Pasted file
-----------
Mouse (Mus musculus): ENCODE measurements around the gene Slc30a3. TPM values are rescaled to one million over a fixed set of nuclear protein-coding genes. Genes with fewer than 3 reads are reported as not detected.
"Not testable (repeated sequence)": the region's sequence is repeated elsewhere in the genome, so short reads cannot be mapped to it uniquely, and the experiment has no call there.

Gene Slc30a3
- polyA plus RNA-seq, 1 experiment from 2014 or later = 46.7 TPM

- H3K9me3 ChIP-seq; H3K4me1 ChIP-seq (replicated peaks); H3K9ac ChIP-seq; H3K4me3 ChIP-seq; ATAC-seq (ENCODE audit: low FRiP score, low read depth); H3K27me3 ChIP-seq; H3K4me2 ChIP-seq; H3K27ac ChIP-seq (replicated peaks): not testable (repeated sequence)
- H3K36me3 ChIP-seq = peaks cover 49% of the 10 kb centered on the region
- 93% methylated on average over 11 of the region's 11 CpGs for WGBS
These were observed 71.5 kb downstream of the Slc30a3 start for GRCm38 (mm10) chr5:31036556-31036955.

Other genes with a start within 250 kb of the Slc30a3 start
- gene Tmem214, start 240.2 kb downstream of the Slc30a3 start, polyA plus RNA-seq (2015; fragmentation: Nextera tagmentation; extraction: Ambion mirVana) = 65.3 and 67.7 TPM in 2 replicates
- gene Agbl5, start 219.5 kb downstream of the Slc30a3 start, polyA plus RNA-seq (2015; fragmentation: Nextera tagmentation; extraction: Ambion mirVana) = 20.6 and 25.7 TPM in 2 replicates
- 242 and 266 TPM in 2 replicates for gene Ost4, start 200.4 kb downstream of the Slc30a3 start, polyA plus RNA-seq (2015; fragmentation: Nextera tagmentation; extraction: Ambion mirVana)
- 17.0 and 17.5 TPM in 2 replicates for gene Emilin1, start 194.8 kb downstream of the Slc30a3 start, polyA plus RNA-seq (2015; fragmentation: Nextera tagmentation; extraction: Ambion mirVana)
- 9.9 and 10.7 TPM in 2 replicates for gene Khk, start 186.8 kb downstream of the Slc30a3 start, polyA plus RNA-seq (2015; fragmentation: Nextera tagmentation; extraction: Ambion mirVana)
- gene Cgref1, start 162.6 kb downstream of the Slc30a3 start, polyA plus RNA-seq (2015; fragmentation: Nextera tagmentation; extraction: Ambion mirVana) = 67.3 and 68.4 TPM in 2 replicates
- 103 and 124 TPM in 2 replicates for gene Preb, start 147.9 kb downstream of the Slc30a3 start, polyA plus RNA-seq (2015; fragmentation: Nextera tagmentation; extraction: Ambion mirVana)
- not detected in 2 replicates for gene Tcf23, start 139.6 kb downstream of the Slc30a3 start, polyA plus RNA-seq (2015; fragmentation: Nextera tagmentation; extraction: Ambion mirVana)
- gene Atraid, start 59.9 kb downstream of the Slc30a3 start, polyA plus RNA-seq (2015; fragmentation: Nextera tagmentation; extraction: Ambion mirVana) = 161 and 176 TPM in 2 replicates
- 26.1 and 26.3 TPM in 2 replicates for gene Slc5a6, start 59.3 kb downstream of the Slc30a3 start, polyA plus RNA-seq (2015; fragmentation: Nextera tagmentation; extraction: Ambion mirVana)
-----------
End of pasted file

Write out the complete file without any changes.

Mouse (Mus musculus): ENCODE measurements around the gene Slc30a3. TPM values are rescaled to one million over a fixed set of nuclear protein-coding genes. Genes with fewer than 3 reads are reported as not detected.
"Not testable (repeated sequence)": the region's sequence is repeated elsewhere in the genome, so short reads cannot be mapped to it uniquely, and the experiment has no call there.

Gene Slc30a3
- polyA plus RNA-seq, 1 experiment from 2014 or later = 46.7 TPM

- H3K9me3 ChIP-seq; H3K4me1 ChIP-seq (replicated peaks); H3K9ac ChIP-seq; H3K4me3 ChIP-seq; ATAC-seq (ENCODE audit: low FRiP score, low read depth); H3K27me3 ChIP-seq; H3K4me2 ChIP-seq; H3K27ac ChIP-seq (replicated peaks): not testable (repeated sequence)
- H3K36me3 ChIP-seq = peaks cover 49% of the 10 kb centered on the region
- 93% methylated on average over 11 of the region's 11 CpGs for WGBS
These were observed 71.5 kb downstream of the Slc30a3 start for GRCm38 (mm10) chr5:31036556-31036955.

Other genes with a start within 250 kb of the Slc30a3 start
- gene Tmem214, start 240.2 kb downstream of the Slc30a3 start, polyA plus RNA-seq (2015; fragmentation: Nextera tagmentation; extraction: Ambion mirVana) = 65.3 and 67.7 TPM in 2 replicates
- gene Agbl5, start 219.5 kb downstream of the Slc30a3 start, polyA plus RNA-seq (2015; fragmentation: Nextera tagmentation; extraction: Ambion mirVana) = 20.6 and 25.7 TPM in 2 replicates
- 242 and 266 TPM in 2 replicates for gene Ost4, start 200.4 kb downstream of the Slc30a3 start, polyA plus RNA-seq (2015; fragmentation: Nextera tagmentation; extraction: Ambion mirVana)
- 17.0 and 17.5 TPM in 2 replicates for gene Emilin1, start 194.8 kb downstream of the Slc30a3 start, polyA plus RNA-seq (2015; fragmentation: Nextera tagmentation; extraction: Ambion mirVana)
- 9.9 and 10.7 TPM in 2 replicates for gene Khk, start 186.8 kb downstream of the Slc30a3 start, polyA plus RNA-seq (2015; fragmentation: Nextera tagmentation; extraction: Ambion mirVana)
- gene Cgref1, start 162.6 kb downstream of the Slc30a3 start, polyA plus RNA-seq (2015; fragmentation: Nextera tagmentation; extraction: Ambion mirVana) = 67.3 and 68.4 TPM in 2 replicates
- 103 and 124 TPM in 2 replicates for gene Preb, start 147.9 kb downstream of the Slc30a3 start, polyA plus RNA-seq (2015; fragmentation: Nextera tagmentation; extraction: Ambion mirVana)
- not detected in 2 replicates for gene Tcf23, start 139.6 kb downstream of the Slc30a3 start, polyA plus RNA-seq (2015; fragmentation: Nextera tagmentation; extraction: Ambion mirVana)
- gene Atraid, start 59.9 kb downstream of the Slc30a3 start, polyA plus RNA-seq (2015; fragmentation: Nextera tagmentation; extraction: Ambion mirVana) = 161 and 176 TPM in 2 replicates
- 26.1 and 26.3 TPM in 2 replicates for gene Slc5a6, start 59.3 kb downstream of the Slc30a3 start, polyA plus RNA-seq (2015; fragmentation: Nextera tagmentation; extraction: Ambion mirVana)